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Friday, October 10, 2008

Intellectual freedom in Canada: Mark Steyn, MacLean's acquitted

From Mark's blog:

Steyn Today
Friday, 10 October 2008
CANADA vs FREE SPEECHFREE AT LAST! (pending appeal)Their Marsupial Majesties at the British Columbia "Human Rights" Tribunal have dismissed El-Mo's complaint against Maclean's and voted unanimously to acquit the hatemongers:

[(full monster ruling here)]

The panel has concluded that the complaints are not justified because the complainants have not established that the Article is likely to expose them to hatred or contempt on the basis of their religion. Therefore, pursuant to s. 37(1) the complaints are dismissed.

We'll post the full ruling as soon as we can (the piece of wet string holding together New Hampshire's Third World Internet service fell down down during the night so we have a few technical problems). I'll be discussing the verdict later today after 6.30pm Mountain Time with Rob Breakenridge on 770 CHQR Calgary.

Here's the National Post story.

This is good news, but it is NOT a solution. Canadian journalists and publishers must not be dragged through kangaroo courts - in which civil liberties mean nothing - just because someone is offended by something they wrote.

Essentially all that happened was that they woke up and blinked when they realized that they were no longer trampling mere "little people." They may need to back off for a bit, plan their attack strategy better. That is as much of a victory for civil rights as Canada can manage at this time.

The view from O'Leary:
For what it is worth, Mark Steyn said little more or different re Islamic extremists than Phillip Longman has said about Christian fundamentalists and Mormons. (They have more kids, so their influence will grow ... ) See also Shoot Borovoy's Monster Now.

Will it? That is a contestable - and contested - argument, to be sure. For one thing, it has always been true that religious people had more kids. If that changed the political landscape, North America would long ago have evolved into a theocracy, but it hasn't.

The useful discussion would be why it hasn't, not wasting a lot of time, money and grief on tribunals and commissions trying to police thought.

Here's Deborah Gyapong of the Parliamentary Press Gallery

The good news is that more Canadians are waking up.

Here's way more Steyn Maclean's trial feedback than your betters want you to know, courtesy FreeMarkSteyn.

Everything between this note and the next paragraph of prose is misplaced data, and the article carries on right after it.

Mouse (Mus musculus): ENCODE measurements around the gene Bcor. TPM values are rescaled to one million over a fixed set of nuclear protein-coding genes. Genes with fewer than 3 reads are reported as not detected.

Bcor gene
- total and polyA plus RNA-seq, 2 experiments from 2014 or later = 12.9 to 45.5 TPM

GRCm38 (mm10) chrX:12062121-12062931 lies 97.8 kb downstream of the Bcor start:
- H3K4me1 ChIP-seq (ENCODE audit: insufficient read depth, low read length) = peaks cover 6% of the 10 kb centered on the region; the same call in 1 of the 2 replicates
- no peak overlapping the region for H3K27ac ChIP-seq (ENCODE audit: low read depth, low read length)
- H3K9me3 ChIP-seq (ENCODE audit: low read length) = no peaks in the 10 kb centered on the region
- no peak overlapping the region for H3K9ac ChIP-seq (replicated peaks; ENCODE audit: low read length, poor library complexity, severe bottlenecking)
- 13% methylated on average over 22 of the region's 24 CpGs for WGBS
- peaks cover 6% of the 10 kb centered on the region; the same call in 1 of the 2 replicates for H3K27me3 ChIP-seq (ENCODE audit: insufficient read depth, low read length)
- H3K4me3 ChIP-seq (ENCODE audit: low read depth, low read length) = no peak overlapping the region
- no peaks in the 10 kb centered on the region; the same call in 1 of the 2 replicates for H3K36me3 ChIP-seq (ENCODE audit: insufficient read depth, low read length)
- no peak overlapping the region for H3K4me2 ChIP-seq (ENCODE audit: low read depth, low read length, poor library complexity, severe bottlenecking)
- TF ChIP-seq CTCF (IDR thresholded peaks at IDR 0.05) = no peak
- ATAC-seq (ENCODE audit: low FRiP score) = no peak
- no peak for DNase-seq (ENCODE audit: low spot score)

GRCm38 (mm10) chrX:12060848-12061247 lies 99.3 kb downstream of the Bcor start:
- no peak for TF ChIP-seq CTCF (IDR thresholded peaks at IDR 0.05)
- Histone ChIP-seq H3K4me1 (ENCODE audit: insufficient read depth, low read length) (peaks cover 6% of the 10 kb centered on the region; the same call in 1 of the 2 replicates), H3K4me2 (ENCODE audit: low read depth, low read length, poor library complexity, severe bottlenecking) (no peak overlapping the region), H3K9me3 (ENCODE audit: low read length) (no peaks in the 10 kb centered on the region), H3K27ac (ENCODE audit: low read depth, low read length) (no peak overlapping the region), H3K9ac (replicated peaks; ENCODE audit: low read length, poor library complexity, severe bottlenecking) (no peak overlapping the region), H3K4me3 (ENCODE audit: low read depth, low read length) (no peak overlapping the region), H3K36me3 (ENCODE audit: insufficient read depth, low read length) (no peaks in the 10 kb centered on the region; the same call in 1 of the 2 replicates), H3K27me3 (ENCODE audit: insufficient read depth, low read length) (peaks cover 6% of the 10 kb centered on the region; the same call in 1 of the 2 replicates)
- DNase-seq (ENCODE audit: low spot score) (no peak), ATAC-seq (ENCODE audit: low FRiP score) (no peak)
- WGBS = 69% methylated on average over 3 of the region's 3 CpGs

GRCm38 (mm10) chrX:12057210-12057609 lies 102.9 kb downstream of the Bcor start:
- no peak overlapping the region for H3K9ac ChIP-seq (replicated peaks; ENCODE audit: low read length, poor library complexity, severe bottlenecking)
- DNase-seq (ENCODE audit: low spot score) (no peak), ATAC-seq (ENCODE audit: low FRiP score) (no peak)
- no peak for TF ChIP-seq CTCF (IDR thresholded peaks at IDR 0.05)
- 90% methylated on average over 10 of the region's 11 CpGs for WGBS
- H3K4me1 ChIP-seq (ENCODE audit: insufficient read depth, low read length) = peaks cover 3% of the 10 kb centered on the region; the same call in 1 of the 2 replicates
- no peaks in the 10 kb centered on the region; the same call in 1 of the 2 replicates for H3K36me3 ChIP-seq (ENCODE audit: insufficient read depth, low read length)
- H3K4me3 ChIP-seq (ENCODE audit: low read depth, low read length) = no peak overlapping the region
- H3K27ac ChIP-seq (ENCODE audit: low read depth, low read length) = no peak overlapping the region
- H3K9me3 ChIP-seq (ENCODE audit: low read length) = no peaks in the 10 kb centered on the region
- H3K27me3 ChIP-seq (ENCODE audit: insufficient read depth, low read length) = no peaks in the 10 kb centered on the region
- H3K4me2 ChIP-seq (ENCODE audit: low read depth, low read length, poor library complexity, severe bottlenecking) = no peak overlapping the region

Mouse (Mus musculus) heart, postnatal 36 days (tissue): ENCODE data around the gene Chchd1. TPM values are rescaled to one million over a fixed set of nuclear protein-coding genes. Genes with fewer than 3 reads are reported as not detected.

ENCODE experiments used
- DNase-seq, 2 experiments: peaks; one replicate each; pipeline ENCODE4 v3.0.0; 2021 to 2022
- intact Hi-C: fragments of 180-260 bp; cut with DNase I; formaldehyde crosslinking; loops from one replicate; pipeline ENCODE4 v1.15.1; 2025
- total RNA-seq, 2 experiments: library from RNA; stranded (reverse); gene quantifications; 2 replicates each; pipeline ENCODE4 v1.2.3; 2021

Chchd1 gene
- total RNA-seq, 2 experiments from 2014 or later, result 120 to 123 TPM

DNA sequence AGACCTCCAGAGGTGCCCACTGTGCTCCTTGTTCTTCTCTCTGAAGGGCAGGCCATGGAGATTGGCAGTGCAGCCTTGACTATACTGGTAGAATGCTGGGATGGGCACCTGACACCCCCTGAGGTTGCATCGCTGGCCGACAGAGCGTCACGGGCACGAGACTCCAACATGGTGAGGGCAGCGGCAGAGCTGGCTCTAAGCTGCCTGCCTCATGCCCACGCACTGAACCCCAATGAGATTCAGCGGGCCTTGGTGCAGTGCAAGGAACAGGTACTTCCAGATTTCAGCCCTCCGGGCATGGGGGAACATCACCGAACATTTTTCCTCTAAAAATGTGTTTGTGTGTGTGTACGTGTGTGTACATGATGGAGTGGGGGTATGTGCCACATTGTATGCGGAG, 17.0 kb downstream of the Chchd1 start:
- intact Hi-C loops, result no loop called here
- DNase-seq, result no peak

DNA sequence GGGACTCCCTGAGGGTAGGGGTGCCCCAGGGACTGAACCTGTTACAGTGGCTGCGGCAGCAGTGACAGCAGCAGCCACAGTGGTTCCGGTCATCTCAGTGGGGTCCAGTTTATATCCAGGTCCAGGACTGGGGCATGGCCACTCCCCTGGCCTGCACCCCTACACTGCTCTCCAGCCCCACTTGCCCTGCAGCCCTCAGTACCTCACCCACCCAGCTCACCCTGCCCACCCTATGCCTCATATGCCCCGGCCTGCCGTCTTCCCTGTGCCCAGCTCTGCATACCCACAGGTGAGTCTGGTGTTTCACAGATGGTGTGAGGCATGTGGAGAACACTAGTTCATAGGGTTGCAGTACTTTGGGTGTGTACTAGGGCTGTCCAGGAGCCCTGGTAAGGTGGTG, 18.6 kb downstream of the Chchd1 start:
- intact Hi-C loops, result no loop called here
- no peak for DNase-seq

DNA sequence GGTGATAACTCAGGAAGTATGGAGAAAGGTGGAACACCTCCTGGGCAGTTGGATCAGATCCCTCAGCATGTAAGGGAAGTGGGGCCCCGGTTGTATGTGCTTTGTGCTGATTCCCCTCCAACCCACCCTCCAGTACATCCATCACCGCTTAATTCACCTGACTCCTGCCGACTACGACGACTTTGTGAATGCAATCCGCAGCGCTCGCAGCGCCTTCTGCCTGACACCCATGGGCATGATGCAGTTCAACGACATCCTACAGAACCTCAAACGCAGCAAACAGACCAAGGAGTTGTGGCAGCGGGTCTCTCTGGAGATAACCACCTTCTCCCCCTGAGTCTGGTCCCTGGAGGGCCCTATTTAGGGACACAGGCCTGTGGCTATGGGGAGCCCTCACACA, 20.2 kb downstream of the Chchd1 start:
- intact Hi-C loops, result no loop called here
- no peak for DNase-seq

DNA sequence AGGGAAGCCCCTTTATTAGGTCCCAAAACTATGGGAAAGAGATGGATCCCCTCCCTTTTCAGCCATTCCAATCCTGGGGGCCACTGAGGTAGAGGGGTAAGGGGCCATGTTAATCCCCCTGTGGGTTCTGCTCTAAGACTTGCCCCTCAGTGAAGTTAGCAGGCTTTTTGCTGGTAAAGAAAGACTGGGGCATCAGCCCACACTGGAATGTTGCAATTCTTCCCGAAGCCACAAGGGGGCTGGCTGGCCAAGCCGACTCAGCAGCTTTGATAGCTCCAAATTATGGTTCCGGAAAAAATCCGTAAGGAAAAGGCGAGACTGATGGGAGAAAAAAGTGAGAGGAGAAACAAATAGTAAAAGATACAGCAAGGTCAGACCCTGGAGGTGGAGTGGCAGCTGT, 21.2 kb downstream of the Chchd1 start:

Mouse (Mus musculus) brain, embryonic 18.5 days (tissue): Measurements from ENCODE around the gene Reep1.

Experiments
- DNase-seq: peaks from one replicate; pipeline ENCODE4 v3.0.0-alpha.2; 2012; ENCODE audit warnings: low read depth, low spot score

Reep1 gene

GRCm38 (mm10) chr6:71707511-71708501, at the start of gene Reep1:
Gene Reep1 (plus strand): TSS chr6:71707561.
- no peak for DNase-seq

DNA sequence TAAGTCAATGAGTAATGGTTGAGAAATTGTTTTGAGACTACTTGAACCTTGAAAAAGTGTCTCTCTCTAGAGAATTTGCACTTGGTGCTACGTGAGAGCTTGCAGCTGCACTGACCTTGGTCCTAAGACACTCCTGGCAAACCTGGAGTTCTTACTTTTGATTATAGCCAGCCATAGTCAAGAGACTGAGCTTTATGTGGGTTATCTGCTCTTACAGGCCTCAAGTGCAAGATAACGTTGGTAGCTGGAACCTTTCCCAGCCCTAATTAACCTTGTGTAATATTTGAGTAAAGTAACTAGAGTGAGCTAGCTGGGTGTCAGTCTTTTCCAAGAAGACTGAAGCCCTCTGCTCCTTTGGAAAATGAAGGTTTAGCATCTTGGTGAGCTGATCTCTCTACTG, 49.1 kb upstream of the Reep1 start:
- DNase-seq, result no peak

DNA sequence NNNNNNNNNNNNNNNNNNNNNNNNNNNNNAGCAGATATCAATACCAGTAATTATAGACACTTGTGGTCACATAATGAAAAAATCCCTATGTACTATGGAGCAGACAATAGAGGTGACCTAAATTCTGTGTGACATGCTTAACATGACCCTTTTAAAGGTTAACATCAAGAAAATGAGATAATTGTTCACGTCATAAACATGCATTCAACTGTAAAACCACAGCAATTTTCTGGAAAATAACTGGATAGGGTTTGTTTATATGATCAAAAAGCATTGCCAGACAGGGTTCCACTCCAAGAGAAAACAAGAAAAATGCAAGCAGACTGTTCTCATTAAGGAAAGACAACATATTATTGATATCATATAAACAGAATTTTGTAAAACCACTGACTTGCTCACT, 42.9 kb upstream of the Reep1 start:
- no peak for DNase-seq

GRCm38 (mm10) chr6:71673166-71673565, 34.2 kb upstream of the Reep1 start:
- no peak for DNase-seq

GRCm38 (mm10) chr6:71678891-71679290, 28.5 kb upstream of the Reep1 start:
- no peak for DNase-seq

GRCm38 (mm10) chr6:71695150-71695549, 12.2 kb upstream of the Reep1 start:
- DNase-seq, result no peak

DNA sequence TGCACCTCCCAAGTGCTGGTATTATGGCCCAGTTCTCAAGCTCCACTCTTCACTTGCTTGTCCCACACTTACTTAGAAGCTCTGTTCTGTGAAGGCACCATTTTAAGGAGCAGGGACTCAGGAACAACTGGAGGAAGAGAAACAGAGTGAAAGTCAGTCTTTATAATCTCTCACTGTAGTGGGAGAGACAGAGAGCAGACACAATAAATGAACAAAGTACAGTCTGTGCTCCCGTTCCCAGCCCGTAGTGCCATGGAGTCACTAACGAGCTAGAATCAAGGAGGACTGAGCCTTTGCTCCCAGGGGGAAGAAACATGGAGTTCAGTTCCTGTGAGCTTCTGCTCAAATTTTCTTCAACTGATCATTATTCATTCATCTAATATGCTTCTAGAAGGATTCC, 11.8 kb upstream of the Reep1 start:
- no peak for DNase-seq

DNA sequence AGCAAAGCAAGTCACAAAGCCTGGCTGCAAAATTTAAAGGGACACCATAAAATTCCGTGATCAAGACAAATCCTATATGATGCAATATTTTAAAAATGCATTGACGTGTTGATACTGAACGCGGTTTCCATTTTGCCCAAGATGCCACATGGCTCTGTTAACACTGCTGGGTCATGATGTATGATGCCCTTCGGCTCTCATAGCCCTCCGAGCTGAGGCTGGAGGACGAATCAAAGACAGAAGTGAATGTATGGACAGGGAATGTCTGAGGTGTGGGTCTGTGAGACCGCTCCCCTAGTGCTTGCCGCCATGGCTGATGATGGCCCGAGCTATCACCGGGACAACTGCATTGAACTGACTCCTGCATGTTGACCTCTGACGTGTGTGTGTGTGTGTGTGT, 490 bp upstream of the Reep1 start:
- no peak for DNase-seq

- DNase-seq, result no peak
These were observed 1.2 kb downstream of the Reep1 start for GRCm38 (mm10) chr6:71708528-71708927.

Update EST 3:09 PM: Here's the press release from the publishers of The Tyranny of Nice:


MARK STEYN NOT GUILTY OF "FLAGRANT ISLAMOPHOBIA," SAYS TRIBUNAL AUTHORS OF NEW BOOK ABOUT HUMAN RIGHTS COMMISSIONS CALL VERDICT THE EXCEPTION WITHIN A SYSTEM STACKED AGAINST THE ACCUSED

TORONTO (October 10, 2008) -- Today, the British Columbia Human Rights Tribunal handed down a not-guilty verdict in the case of Maclean's magazine and its columnist Mark Steyn. The case, prompted by charges of "flagrant Islamophobia" made against Steyn and Maclean's by the Canadian Islamic Congress (CIC), focused critical attention on Canada's controversial Human Rights Commissions.

Today, the Tribunal ruled that Mark Steyn and Maclean's did not violate the human rights of the complainants merely by reporting facts and accurately quoting sources.

The Steyn trial, along with other lesser known but equally troubling cases, are chronicled in the new book The Tyranny of Nice: How Canada crushes freedom in the name of human rights, written by Kathy Shaidle and Pete Vere. Authors Kathy Shaidle and Pete Vere commented today on the verdict in the Steyn & Maclean's case:

"Unfortunately, this decision is only a partial victory for Mark Steyn, Maclean's magazine and every other writer and publisher in Canada. This Kafkaesque trial cost taxpayers dearly, while many Canadians struggle to make ends meet.

"More importantly, it cost Canada its international reputation as a free, just and tolerant country. While Steyn and Maclean's won, most defendants are found guilty; the HRCs boast of a nearly 100% rate of conviction. We can only hope that this case and all the others chronicled in our book will help make the continued existence of Canada's out of control, draconian Human Rights Commissions an issue in the coming federal election.

"If elected Prime Minister, what will Stephen Harper, Stephane Dion, Jack Layton or Elizabeth May do to rein in the powers of human rights commissions and protect freedom of speech and freedom of the press?"

CONTACT:

Kathy Shaidle (co-author): kshaidle@rogers.com

Pete Vere (co-author): petevere@msn.com


Further comments:

Pundita says: When the Maclean's hearing began in B.C. I observed something to the effect that what happened in the hearing room would help decide the course of Western civilization. The remark must have seemed laughable to people who were unfamiliar with the issues. If they've read The Tyranny of Nice I doubt they're laughing now: [...]"

Also: Want Nice? Move to Canada and give up on human dignity, okay? Free speech and intellectual freedom: Some thoughts Oops, a political party has actually noticed the problem. Political science profs nervous about coming here.

Note also further reports from Further reports from Reuters, the CBC, The National Post, The Vancouver Sun and CTV, plus comment from Andrew Coyne, Mark Hemingway, Michelle Malkin, The Weekly Standard, the Canadian Arab Federation, Hot Air, Jay Currie, Stage Left, Deborah Gyapong, The Western Standard, the Hyacinth Girl, Scaramouche, and Kathy Shaidle & Pete Vere, with more at Free Mark Steyn! And there's never been a better day to pick up a copy of The Tyranny Of Nice.

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